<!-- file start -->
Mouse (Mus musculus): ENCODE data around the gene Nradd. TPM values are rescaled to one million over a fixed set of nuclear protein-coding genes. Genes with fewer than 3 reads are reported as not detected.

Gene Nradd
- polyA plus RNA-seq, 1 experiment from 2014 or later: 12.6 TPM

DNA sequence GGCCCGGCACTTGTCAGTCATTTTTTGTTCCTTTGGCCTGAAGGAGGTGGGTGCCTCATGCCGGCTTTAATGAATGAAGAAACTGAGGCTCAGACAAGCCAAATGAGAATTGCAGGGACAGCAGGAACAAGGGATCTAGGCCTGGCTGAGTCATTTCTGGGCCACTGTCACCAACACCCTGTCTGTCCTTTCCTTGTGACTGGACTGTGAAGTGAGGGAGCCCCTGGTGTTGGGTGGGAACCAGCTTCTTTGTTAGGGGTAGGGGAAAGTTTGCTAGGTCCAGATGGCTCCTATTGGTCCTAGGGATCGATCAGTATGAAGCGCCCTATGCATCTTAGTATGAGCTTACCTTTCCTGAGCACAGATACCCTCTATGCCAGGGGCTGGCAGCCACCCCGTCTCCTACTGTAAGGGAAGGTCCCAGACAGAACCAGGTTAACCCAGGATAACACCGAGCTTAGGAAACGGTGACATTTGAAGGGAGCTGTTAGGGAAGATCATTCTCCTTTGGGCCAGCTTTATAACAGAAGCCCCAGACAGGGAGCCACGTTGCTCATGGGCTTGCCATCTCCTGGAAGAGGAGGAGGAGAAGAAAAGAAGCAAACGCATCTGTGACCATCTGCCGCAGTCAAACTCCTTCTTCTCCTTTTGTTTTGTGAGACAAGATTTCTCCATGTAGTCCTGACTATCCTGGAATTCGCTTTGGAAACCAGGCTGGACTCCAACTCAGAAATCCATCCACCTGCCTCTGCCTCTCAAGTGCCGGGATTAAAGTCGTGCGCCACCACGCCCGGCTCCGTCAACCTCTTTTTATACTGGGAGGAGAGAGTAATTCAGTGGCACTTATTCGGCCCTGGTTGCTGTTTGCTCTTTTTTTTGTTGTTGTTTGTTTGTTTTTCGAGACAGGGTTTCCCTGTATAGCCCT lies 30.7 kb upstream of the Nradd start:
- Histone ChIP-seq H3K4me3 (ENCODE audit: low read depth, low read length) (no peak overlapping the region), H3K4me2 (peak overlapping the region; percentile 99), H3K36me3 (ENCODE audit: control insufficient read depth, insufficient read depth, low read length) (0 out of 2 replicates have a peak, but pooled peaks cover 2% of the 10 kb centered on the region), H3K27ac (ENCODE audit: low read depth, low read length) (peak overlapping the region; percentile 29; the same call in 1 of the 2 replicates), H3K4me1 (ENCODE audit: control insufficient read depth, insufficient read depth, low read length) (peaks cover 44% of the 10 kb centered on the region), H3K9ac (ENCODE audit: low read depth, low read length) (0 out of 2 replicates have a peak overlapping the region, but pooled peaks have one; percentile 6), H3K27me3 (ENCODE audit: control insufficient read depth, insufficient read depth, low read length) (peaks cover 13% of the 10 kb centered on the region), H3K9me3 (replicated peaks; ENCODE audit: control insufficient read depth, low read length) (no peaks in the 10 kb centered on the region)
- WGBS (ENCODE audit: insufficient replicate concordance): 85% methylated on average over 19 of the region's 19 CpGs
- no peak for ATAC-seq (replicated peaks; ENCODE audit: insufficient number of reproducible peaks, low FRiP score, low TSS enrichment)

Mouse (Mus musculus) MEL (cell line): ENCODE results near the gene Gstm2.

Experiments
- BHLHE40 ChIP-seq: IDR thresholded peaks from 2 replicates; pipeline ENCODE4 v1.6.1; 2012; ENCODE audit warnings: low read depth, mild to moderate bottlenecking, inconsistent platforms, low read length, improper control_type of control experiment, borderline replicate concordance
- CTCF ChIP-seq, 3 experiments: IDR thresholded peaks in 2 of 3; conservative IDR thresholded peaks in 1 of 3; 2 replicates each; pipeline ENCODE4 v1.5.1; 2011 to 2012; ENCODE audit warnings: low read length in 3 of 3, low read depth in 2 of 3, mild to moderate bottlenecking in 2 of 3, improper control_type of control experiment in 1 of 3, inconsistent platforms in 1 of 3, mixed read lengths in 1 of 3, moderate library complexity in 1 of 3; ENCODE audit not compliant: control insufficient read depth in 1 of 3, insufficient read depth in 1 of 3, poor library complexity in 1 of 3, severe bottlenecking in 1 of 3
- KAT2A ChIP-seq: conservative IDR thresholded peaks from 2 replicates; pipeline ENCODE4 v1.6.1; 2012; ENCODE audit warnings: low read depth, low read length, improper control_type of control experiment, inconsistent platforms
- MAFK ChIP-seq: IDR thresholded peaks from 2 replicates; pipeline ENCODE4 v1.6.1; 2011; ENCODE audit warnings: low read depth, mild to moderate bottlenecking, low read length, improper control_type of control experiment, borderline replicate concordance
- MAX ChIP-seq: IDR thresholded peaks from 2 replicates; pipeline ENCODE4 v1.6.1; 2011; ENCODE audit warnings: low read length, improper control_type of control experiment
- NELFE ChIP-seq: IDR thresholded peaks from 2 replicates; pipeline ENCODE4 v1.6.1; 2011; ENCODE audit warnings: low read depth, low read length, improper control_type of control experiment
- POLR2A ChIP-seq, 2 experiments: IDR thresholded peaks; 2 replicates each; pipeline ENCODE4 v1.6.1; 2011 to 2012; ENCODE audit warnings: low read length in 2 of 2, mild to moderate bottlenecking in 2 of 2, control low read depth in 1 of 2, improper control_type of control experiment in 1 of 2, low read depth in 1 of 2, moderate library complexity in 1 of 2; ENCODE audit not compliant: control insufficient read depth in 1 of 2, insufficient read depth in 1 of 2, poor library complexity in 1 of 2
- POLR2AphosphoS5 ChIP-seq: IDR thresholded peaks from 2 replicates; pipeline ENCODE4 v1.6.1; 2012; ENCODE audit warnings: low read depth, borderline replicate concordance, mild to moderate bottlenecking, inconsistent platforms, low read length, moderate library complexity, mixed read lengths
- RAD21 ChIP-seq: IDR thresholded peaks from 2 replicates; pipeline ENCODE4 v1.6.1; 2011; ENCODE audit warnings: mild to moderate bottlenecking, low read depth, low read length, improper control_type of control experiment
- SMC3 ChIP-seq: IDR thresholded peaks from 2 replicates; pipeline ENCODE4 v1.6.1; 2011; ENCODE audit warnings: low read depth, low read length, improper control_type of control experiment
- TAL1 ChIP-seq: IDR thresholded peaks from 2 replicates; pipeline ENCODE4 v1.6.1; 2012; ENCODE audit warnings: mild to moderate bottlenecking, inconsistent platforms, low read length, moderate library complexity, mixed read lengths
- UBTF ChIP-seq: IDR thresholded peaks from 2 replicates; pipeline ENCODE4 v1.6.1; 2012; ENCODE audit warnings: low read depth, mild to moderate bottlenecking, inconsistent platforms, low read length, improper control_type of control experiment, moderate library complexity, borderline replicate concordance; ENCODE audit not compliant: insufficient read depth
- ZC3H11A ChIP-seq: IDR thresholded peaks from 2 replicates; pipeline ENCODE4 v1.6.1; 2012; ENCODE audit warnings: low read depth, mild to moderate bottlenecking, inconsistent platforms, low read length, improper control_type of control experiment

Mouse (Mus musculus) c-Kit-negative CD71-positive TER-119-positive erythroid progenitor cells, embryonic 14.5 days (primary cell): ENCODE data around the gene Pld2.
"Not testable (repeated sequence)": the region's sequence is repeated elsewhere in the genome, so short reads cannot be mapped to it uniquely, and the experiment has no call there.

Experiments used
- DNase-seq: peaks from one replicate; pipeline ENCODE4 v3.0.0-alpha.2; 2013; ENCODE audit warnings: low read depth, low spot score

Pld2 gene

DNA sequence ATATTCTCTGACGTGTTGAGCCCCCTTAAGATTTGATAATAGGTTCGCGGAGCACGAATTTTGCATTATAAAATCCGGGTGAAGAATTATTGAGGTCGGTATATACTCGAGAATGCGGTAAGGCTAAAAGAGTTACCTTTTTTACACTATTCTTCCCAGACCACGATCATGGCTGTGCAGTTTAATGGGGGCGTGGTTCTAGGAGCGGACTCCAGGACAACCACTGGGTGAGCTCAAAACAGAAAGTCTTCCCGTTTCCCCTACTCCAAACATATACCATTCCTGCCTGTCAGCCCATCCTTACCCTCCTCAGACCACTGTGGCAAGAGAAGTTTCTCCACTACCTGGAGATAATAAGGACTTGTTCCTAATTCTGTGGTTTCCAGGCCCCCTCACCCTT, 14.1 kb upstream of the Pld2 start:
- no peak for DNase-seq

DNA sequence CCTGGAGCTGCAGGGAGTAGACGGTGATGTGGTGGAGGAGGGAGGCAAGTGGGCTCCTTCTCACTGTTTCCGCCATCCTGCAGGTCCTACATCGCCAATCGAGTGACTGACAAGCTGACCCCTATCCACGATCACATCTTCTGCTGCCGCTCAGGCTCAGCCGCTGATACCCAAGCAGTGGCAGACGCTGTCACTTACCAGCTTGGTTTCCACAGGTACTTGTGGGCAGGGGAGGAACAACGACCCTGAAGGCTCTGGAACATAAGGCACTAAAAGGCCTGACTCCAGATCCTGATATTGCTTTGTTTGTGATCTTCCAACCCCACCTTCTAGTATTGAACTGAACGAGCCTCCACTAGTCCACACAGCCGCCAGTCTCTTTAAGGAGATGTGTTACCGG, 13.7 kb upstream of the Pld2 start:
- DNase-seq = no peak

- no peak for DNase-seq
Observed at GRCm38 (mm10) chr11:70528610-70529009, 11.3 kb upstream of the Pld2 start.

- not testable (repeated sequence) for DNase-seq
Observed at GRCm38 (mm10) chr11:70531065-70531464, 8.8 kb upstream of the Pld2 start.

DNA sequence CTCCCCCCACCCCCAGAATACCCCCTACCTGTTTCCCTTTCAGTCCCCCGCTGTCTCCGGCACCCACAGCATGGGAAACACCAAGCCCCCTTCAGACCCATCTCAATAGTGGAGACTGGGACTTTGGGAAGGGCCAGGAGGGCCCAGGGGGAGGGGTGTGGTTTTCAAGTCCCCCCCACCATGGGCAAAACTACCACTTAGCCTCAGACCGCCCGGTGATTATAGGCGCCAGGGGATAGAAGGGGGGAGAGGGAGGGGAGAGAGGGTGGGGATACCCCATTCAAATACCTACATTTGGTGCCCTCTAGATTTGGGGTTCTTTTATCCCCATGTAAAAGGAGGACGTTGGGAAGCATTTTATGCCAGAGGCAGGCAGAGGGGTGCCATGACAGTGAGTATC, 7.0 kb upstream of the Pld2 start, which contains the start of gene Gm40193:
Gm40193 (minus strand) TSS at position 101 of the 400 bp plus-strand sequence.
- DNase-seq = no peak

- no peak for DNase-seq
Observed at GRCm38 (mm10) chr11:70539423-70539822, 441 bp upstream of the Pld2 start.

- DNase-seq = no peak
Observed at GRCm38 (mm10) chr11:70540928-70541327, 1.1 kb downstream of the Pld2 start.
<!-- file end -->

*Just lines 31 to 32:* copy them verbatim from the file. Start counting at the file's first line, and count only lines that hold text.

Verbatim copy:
- DNase-seq = no peak

- no peak for DNase-seq